WHAT IS THE NATIONAL DATA COLLECTION?
The Nationally Consistent Collection of Data on School Students with Disability (the national data collection) is an annual collection that counts the number of school students receiving an adjustment due to disability and the level of reasonable adjustment they are receiving.
The national data collection counts students who have been identified by a school team as receiving an adjustment to address a disability as defined under the Disability Discrimination Act 1992 (the DDA). The DDA can be accessed from the ComLaw website at www.comlaw.gov.au.
What is the benefit for my child?
The aim of the national data collection is to collect quality information about school students receiving an adjustment due to disability in Australia.
This information will help teachers, principals, education authorities and families to better support students with disability to take part in school on the same basis as other students.
The national data collection provides an opportunity for schools to review their learning and support systems and processes to continually improve education outcomes for their students with disability.
WHY IS THIS DATA BEING COLLECTED?
All schools across Australia collect information about students with disability. But the type of information currently collected varies between each state and territory and across government, Catholic and independent school sectors.
When undertaking the national data collection, every school in Australia uses the same method to collect information. Therefore, a government school in suburban Sydney collects and submits data in the same way as a Catholic school in country Victoria and an independent school in the Northern Territory.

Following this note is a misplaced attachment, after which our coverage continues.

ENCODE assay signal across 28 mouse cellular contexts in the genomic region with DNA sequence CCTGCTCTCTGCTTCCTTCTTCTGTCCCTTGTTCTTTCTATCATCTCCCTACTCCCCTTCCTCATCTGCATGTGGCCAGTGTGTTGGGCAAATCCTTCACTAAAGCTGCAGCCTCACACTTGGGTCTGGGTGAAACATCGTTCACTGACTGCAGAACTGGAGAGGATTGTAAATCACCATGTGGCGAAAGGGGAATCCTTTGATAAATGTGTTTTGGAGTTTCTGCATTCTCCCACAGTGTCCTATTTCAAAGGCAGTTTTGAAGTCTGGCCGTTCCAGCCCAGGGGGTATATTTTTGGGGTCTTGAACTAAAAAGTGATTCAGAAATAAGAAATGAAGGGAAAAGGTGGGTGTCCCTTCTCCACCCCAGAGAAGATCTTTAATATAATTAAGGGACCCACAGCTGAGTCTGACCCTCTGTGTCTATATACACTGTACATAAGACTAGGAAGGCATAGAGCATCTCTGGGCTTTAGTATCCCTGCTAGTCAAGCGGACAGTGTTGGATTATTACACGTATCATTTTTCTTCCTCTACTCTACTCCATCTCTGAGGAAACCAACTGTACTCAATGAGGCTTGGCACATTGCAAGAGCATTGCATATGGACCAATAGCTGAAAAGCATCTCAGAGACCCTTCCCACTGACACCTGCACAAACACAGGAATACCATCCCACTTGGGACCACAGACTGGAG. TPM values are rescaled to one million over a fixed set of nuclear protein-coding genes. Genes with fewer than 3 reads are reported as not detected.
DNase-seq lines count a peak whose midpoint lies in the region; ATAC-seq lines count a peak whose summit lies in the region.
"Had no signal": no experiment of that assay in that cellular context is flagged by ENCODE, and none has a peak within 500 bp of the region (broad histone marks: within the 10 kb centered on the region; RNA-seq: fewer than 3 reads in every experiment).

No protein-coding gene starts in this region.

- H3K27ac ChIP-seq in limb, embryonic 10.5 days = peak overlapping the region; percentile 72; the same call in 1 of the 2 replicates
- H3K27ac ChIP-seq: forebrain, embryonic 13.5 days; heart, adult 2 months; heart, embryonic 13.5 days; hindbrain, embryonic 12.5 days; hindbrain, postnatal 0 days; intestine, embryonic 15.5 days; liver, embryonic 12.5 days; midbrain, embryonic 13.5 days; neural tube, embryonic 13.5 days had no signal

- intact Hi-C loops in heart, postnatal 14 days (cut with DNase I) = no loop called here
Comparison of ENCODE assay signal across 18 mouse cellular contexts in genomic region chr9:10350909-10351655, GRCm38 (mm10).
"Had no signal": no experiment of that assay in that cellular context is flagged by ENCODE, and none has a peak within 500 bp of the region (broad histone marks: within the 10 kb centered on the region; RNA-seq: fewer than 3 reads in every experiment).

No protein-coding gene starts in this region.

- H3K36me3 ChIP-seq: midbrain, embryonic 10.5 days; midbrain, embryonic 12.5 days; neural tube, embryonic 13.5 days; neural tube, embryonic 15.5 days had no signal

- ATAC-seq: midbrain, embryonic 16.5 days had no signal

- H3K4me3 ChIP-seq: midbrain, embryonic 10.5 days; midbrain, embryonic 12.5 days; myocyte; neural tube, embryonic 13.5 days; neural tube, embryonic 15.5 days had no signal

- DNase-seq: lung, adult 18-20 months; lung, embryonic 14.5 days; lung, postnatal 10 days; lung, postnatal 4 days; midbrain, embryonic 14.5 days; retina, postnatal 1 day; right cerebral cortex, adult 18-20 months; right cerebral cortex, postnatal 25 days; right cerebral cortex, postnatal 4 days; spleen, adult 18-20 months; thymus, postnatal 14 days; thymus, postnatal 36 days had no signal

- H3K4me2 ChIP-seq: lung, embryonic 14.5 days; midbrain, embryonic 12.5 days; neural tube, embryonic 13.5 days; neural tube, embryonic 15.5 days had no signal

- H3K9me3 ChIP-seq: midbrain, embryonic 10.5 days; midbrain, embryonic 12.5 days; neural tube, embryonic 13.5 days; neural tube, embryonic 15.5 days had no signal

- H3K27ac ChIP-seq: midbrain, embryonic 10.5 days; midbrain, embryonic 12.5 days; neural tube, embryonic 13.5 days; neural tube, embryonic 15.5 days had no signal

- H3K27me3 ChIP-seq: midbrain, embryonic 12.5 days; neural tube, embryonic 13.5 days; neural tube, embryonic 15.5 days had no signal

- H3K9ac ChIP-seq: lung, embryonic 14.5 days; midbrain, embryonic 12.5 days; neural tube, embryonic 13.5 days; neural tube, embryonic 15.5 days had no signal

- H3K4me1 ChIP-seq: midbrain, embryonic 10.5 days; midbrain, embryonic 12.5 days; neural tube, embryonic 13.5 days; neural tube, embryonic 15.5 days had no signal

The annual collection aims to, over time, lead to nationally consistent, high quality data that will enable schools, education authorities and governments to gain a more complete understanding of students who are receiving adjustments because of disability in schools in Australia, and how to best support them.
WHAT ARE SCHOOLS REQUIRED TO DO FOR STUDENTS WITH DISABILITY?
All students are entitled to a quality learning experience at school.
Schools are required to make reasonable adjustments, where needed, to assist students with disability to access and participate in education free from discrimination and on the same basis as other students.
These responsibilities are outlined in the DDA and the Disability Standards for Education 2005 (the Standards). The Standards require educators, students, parents and others (e.g. allied health professionals) to work together so that students with disability can participate in education. The Standards can be accessed via the ComLaw website at www.comlaw.gov.au.
WHAT IS A REASONABLE ADJUSTMENT?
A reasonable adjustment is a measure or action taken to help a student with disability access and participate in education on the same basis as other students. Reasonable adjustments reflect the assessed individual needs of the student, and are provided in consultation with the student and/or their parents and carers. Reasonable adjustments can be made across the whole school setting (e.g. ramps into school buildings), in the classroom (such as adapting teaching methods) and at an individual student level (e.g. extra tuition for a student with learning difficulties).